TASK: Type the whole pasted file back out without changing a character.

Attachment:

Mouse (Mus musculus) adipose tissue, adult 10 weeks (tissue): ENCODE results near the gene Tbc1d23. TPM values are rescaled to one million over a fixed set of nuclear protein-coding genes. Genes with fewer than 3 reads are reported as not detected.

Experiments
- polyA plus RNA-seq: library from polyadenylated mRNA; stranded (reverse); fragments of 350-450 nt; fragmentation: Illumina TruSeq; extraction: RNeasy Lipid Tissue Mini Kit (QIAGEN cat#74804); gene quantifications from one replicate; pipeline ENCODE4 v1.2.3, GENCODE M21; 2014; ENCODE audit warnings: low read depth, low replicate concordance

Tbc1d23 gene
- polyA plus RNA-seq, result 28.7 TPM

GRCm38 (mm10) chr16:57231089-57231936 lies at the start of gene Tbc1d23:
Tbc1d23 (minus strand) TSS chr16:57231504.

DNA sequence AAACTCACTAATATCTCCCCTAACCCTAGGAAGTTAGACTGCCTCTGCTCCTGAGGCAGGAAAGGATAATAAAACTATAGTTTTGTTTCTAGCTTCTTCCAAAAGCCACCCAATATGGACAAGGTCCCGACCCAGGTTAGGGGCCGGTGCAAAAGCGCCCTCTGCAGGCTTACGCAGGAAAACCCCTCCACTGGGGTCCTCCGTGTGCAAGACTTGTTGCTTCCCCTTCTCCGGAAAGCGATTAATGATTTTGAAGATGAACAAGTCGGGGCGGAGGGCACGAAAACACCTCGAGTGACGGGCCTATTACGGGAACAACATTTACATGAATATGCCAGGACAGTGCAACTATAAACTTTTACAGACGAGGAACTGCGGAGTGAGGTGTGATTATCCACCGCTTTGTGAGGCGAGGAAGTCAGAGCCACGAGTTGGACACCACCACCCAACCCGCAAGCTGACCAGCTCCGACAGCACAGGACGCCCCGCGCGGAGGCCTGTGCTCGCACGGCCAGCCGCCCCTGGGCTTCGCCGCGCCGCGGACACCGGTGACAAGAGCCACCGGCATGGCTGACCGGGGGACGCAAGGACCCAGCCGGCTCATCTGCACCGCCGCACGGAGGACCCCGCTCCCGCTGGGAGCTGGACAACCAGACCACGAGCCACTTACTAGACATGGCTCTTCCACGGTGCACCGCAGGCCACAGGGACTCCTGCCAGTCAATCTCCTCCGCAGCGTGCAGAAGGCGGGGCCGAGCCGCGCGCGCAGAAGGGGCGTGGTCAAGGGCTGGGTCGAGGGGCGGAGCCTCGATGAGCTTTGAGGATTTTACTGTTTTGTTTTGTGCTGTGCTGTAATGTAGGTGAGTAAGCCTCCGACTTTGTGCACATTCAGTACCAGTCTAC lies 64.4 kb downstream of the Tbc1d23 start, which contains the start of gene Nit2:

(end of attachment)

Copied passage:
Mouse (Mus musculus) adipose tissue, adult 10 weeks (tissue): ENCODE results near the gene Tbc1d23. TPM values are rescaled to one million over a fixed set of nuclear protein-coding genes. Genes with fewer than 3 reads are reported as not detected.

Experiments
- polyA plus RNA-seq: library from polyadenylated mRNA; stranded (reverse); fragments of 350-450 nt; fragmentation: Illumina TruSeq; extraction: RNeasy Lipid Tissue Mini Kit (QIAGEN cat#74804); gene quantifications from one replicate; pipeline ENCODE4 v1.2.3, GENCODE M21; 2014; ENCODE audit warnings: low read depth, low replicate concordance

Tbc1d23 gene
- polyA plus RNA-seq, result 28.7 TPM

GRCm38 (mm10) chr16:57231089-57231936 lies at the start of gene Tbc1d23:
Tbc1d23 (minus strand) TSS chr16:57231504.

DNA sequence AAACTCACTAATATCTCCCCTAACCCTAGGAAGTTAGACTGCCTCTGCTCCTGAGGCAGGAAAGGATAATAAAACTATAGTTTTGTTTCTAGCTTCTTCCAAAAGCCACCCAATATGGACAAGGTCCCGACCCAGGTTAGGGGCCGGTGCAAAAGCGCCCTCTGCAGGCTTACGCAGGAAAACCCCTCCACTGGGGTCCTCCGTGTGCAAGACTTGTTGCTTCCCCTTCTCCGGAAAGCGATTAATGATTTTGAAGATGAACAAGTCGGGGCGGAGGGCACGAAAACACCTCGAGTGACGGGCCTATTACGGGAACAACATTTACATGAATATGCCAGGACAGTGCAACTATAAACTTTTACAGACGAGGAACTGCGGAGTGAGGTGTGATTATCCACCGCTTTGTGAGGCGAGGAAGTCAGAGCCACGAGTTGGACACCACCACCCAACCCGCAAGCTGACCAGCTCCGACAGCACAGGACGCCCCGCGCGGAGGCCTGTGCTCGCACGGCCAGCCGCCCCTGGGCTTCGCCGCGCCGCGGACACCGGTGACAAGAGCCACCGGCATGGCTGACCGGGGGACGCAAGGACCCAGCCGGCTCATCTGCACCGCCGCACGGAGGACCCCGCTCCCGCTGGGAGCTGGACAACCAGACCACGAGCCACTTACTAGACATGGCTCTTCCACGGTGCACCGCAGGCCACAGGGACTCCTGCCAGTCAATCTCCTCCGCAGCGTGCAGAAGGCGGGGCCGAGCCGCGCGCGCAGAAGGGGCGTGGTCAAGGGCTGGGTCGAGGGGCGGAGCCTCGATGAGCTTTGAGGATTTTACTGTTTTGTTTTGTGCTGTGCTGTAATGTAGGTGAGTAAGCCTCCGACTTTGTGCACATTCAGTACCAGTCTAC lies 64.4 kb downstream of the Tbc1d23 start, which contains the start of gene Nit2: